On the 26th April 2018, the AG Kokott's opinion on case C‑176/17 Profi Credit Polska S.A. w Bielsku Białej v Mariusz Wawrzosek was issued. The AG Kokott is of the opinion that the Polish procedure does contravene the Consumer credit directive as there are significant obstacles in place for the consumer to be able to exercise his rights, leaving him in a disadvantageous position.
It has been well established in the case law that national courts should examine whether terms are unfair ex officio. This case asks whether the same is true when the court examines a bill of exchange arising out of a consumer credit contract.
In Poland it is a widespread practice to issue bills of exchange by the creditor against the consumer, for securing the debt out of a consumer credit agreement. The polish civil procedure code, Kodeks postępowania cywilnego (hereafter: KPC) has a fast track procedure in place for the issue of such bills of exchange where the court is limited to examining solely the formal requirements applicable to the bill of exchange, without examining the relationship underlying it. The question referred was whether this procedure is compatible with the consumer credit directive.
There are two stages in the procedure, in the first stage the consumer credit agreement is not examined by the court, yet it can be examined in the second stage following an objection of the defendant/debtor. The facts of the case were that Mariusz Wawrzosek signed a credit agreement with the bank Profi Credit Polska S.A.. That agreement contained a standard term that the debtor would issue a blank bill of exchange to secure the claim of the bank from the credit agreement. As the debtor failed to repay his debt the bank filled out the bill of exchange with the amount of 3.268,38 PLN and used the bill of exchange as a basis for issuing a payment order against the debtor.
AG Kokott argues that the relationship should be viewed as a whole, meaning both stages (para 28).The previous directive on consumer credit included a provision on bills of exchange. The current directive does not include such an article, meaning that it is up to the member states to decide whether to regulate bills of exchange in relation to consumer credit agreements. Still the referring court asked whether the polish law contravenes art.22(1) of Directive 2008/48/EC (Consumer Credit Directive, hereafter: CCD)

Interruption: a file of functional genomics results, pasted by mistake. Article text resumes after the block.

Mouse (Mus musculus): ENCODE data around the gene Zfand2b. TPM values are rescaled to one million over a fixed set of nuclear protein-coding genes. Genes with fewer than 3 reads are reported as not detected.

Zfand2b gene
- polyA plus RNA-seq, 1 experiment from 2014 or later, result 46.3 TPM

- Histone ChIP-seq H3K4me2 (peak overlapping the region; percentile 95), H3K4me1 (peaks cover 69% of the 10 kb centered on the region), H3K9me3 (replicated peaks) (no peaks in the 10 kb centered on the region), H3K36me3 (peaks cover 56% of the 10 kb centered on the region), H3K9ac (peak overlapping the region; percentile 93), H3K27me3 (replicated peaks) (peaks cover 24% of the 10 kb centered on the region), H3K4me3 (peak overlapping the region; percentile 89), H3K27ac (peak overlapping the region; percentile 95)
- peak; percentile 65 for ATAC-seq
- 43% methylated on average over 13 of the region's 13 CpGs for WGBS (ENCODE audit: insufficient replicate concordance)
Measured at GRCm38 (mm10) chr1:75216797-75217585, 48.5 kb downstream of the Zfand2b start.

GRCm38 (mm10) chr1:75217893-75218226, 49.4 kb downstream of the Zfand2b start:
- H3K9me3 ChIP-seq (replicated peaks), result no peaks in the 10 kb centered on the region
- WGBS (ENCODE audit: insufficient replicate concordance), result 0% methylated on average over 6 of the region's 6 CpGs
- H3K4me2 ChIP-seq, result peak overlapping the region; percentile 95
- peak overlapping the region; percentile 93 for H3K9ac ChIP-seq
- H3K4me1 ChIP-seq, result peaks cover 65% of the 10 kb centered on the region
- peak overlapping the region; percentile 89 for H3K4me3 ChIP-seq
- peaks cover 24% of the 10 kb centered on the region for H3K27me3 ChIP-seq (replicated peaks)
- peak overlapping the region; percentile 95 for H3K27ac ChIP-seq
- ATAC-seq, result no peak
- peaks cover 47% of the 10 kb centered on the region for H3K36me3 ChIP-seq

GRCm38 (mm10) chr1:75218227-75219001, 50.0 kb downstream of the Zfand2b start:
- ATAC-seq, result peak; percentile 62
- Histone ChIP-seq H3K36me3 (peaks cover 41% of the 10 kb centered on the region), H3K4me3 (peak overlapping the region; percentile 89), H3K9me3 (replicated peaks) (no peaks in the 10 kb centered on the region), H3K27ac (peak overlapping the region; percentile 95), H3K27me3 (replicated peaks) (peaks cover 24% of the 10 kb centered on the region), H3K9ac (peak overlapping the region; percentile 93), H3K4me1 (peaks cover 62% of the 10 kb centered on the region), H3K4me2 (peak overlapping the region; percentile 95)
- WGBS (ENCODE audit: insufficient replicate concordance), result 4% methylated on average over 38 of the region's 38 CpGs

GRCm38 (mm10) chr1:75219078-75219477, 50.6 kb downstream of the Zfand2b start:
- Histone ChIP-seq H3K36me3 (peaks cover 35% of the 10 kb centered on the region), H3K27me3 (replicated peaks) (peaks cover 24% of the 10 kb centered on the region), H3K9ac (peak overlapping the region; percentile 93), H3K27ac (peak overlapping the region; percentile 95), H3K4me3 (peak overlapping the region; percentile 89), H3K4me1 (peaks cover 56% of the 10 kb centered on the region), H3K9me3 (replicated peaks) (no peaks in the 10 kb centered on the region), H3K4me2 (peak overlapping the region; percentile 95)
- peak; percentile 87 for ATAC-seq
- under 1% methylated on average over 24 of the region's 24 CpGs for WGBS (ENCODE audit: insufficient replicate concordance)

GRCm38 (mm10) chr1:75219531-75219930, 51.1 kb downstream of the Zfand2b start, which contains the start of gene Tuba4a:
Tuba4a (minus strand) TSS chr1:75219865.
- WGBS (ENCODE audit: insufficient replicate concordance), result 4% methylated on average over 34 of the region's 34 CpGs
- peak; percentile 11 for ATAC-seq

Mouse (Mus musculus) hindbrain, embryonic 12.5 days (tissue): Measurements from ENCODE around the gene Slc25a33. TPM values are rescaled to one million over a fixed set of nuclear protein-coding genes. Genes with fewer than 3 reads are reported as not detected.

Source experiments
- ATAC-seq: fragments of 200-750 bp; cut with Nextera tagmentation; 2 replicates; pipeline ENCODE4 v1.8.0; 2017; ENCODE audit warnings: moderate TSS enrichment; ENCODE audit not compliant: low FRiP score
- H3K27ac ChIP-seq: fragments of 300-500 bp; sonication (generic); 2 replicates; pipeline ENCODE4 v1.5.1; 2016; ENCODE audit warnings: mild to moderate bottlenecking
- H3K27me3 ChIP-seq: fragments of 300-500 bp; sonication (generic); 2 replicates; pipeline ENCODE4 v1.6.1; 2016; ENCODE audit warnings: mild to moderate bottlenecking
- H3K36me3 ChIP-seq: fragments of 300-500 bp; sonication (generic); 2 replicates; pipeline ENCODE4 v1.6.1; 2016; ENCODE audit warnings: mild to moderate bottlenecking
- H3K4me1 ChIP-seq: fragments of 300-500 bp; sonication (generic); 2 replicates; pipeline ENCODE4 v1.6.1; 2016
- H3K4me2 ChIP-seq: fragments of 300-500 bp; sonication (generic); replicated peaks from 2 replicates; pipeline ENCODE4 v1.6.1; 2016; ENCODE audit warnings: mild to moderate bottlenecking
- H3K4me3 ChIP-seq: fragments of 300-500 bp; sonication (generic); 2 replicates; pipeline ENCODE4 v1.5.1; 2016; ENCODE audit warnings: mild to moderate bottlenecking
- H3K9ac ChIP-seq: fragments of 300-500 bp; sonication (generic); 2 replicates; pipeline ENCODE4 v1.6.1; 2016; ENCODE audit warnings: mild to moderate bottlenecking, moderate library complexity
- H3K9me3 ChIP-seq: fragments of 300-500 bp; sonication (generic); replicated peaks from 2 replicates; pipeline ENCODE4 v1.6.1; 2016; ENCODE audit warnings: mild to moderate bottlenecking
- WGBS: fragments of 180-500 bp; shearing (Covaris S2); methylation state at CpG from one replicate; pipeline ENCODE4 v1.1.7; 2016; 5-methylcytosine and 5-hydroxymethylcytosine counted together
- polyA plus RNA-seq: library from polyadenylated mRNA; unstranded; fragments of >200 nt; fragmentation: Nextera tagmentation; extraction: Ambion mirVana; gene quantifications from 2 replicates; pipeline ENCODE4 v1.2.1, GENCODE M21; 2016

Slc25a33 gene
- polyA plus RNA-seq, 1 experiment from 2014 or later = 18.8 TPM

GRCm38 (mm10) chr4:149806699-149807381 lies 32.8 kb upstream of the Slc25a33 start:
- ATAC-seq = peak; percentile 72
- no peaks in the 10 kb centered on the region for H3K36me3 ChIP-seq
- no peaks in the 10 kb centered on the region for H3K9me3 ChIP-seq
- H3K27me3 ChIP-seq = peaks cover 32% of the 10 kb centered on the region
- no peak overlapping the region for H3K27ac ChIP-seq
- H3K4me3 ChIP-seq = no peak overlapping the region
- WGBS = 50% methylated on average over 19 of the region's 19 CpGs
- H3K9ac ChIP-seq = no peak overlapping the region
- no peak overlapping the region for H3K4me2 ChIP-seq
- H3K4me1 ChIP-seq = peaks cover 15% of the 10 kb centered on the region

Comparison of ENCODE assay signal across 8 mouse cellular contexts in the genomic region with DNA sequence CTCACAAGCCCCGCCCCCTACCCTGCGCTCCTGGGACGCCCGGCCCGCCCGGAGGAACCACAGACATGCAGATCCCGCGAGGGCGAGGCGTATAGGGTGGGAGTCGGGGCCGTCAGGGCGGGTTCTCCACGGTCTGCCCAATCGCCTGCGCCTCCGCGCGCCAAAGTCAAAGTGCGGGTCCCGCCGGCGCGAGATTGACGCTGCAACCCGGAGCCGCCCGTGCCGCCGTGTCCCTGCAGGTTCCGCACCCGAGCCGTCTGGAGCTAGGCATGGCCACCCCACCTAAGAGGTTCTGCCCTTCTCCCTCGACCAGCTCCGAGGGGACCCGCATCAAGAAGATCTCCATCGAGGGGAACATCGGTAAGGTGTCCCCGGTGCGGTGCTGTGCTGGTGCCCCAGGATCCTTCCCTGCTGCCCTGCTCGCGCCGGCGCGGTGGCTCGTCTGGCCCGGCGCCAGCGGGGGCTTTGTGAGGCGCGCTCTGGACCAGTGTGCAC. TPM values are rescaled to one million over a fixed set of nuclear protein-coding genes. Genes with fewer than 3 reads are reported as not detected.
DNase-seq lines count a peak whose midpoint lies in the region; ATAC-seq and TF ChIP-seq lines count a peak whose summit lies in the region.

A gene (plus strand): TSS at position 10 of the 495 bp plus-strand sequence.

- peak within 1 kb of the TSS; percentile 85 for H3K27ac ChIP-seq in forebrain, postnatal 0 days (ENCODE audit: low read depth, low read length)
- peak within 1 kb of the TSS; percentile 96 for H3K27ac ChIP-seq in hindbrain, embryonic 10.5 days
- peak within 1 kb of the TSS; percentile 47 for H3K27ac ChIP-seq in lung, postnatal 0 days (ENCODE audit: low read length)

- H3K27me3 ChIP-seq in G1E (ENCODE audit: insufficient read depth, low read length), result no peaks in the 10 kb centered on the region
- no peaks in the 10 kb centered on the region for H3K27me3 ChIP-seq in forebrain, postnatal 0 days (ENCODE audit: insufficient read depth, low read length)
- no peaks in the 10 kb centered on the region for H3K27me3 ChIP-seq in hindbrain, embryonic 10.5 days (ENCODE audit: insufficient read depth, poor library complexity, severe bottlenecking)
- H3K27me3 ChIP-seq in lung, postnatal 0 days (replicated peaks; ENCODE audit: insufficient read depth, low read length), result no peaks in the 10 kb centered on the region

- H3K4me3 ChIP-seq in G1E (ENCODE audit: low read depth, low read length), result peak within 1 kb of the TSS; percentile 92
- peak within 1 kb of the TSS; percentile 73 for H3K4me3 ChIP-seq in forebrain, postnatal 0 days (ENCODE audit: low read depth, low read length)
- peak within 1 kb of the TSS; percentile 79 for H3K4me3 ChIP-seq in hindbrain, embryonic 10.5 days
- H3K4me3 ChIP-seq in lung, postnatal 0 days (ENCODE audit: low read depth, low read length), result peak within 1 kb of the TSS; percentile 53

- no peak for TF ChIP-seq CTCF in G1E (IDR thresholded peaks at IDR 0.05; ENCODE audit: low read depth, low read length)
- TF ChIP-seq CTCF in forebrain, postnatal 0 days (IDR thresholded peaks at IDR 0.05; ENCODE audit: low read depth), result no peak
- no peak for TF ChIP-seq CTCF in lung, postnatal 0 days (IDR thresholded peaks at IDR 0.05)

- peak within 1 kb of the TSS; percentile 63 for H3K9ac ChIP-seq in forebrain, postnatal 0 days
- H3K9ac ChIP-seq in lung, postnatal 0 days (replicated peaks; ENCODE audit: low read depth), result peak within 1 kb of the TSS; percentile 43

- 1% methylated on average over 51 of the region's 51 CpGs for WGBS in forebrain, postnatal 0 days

According to the opinion, as the CCD does not harmonise law on bills of exchange, there is no violation of art.22(1) CCD. Art17(1) is not relevant to the case, as it refers to the instance when the claim has been transferred to a third party; while in this case the relationship remained between the bank and the debtor. Therefore, the CCD does not preclude the provisions of Polish law in question.
Is the same true in the case of Directive 93/13/EC (Unfair Contract Terms Directive, hereafter: UCTD)? AG Kokott differentiated the facts of this case from that of Finanmadrid EFC and Aziz. The bill of exchange forms the basis for the issue of a payment order. Unlike Finanmadrid EFC, the payment order covers only the bill of exchange, meaning that the debtor is able to turn against the creditor at a later stage requesting that a contract term is found unfair (para 66). Also the AG clarified that unlike Aziz, in this case there is not the chance of eviction from the family home, meaning that having only one chance to appeal against the payment order is compliant with the UCTD, especially if the consumer can further raise compensation claims or claims based on unjust enrichment and raise issues of unfairness in such proceedings (para 70-71).
Finally, AG Kokott pointed out the issues that to her opinion render the procedure of the appeal of the consumer against the payment order contrary to the UCTD. The AG argues that the fact that the appeal is possible only at the second stage of the procedure is not problematic as the law does not protect the consumer from complete inertia (para 73). The two week deadline for exercising the appeal is also not problematic in itself. (para 79) What is problematic is that in this appeal the debtor is required to put forward all the reasons for the appeal, submit all the relevant evidence as well as pay all the court expenses.
The procedure should not be such as to discourage the consumer from appealing to the court (para 77). AG Kokott finds that the requirement for the consumer to prepay ¾ of the court expenses when filing an appeal, as opposed to ¼ of the expenses for the applicant, is particularly grave and able to discourage the consumer from appealing to justice (para 80).
This is a carefully measured opinion where AG Kokott is conscious of the principle of subsidiarity yet willing to defend the rights of European consumers where that is necessary.